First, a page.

There are, most likely, two reasons why you are looking for a capers substitute. First, you are in the middle of your meal preparation and have realized that you don’t have capers in your pantry.
Second, you just don’t like how capers taste. That’s why getting yourself a capers substitute is a good idea, which allows you to make the dish you want, even when the capers are missing.
What are Capers?
Capers come from a plant called Capparis Spinosa. Capers are pickled using salt and water brine. Some are packed in brine and vinegar while others are manufactured in cured salt. Capers also vary in size from being as small as peas to as big as grapes.
Regardless of the size, capers are used as a condiment in many, various dishes, from different kinds of pasta to veggies, sauces, dressings, and meat.
It is a known fact that capers have the distinct taste of being sweet yet sour, bitter yet salty. They are also acidic, and their tangy taste can make some people cringe. Though the exact taste of capers is hard to imitate, there are still a few caper substitutes that are worth a try.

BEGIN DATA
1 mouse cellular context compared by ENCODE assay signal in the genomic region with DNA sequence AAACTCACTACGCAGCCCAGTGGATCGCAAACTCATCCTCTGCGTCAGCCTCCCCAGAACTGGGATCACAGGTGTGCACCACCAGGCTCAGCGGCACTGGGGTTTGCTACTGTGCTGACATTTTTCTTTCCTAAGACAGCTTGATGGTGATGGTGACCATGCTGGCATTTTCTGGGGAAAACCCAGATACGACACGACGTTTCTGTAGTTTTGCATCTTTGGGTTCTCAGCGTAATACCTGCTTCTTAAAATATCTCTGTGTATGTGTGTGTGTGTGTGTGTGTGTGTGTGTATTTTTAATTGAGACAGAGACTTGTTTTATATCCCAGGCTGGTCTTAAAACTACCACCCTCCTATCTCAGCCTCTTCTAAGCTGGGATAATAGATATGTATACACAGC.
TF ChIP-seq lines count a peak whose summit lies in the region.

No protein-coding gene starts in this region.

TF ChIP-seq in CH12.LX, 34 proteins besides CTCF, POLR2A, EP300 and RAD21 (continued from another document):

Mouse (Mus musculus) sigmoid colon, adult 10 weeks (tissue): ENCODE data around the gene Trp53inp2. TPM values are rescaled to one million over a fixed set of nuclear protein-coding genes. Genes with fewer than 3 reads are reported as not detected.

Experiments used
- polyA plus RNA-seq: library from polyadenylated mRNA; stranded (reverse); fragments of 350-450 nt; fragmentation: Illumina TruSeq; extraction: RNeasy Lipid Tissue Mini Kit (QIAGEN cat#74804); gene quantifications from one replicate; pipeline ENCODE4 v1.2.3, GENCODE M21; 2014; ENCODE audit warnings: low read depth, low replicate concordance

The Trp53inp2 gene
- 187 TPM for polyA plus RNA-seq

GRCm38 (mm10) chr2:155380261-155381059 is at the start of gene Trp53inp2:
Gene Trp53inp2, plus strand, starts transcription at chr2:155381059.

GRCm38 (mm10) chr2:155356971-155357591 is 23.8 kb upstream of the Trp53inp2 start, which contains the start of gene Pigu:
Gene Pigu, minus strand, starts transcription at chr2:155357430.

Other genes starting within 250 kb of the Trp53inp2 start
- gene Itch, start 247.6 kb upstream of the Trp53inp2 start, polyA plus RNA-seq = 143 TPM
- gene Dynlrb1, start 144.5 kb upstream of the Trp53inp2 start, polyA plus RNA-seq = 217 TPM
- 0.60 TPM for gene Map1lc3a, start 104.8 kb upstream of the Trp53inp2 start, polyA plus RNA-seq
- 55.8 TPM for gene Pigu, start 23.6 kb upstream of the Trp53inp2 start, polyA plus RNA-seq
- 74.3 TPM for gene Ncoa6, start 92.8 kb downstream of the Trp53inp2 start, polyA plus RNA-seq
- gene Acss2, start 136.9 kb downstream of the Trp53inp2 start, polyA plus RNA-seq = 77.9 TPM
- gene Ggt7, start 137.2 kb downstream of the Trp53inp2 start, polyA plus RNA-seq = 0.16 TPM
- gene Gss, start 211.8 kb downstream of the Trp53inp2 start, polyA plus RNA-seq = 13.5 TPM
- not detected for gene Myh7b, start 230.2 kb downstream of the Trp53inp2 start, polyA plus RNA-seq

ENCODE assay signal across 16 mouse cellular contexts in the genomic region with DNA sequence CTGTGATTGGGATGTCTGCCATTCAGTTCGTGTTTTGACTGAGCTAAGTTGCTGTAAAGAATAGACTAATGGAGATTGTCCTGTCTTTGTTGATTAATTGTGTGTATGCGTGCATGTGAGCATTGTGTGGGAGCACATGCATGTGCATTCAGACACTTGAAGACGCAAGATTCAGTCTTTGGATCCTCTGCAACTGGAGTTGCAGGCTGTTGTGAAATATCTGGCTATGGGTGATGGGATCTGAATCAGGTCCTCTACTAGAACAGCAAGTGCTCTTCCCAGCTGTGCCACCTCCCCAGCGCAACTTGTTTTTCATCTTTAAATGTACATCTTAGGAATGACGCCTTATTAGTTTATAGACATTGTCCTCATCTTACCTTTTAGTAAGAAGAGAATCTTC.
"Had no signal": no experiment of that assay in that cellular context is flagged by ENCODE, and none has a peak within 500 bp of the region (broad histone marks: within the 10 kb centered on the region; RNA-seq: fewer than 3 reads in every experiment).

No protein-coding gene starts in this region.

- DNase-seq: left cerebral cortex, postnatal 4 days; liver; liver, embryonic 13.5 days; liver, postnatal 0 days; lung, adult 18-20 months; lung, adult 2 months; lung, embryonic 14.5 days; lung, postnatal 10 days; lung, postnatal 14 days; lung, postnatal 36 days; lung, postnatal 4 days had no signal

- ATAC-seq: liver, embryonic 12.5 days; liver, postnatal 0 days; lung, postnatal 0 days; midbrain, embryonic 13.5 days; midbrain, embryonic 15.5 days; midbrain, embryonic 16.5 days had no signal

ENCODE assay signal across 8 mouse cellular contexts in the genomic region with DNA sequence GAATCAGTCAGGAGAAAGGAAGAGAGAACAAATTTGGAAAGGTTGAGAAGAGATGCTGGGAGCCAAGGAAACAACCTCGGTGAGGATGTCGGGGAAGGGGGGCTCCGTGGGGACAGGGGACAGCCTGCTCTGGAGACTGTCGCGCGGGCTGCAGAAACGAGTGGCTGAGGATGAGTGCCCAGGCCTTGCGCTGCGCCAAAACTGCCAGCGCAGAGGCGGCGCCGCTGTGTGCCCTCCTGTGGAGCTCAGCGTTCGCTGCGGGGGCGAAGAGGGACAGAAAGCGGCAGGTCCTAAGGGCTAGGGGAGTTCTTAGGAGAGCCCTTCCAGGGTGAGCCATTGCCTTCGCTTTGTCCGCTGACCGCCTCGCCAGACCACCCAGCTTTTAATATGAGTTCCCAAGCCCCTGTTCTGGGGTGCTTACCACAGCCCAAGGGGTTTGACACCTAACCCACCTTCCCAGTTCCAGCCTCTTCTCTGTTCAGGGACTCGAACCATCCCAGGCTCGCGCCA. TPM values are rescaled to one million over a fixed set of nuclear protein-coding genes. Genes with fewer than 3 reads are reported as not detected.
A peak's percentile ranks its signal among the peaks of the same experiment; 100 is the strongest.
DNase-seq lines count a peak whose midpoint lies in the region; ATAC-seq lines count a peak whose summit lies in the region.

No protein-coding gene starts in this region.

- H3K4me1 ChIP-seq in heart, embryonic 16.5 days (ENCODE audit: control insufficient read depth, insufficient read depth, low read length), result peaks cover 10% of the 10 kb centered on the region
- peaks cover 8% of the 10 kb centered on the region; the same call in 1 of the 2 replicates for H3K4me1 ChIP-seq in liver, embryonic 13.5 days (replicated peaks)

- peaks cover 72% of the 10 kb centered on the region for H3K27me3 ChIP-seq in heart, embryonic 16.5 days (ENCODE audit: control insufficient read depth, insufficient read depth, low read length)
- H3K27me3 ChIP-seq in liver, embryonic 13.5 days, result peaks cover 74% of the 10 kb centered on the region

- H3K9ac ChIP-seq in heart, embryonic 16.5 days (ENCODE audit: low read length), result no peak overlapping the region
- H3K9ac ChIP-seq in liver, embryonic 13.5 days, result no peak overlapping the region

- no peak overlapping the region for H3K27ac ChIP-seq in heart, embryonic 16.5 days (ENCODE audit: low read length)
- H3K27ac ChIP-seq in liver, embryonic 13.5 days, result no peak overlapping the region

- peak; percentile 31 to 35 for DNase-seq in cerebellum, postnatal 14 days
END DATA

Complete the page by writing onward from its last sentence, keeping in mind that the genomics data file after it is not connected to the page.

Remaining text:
These alternatives are perfect for people who need capers for a recipe but can’t stand the strong flavor it adds to the dish.
What are the Best Capers Substitutes?
Green olives have almost the same overpowering taste as capers, making them an outstanding capers’ substitute. The savory, salty, and acidic properties of green olives equal that of the capers. So if you use green olives instead of capers, no one can even tell the difference in flavor.
The main thing to take into consideration, however, is the size of the olives. Since most olives are larger than capers, you only have to use half of a green olive to make up for each caper. You can substitute 1 green olive for every 2 capers needed in the recipe.
The best substitute for capers used in tartar sauce is dill pickles. It’s also good for Italian antipasto meals and pasta salads. Dill pickles are crunchy and have a bittersweet taste.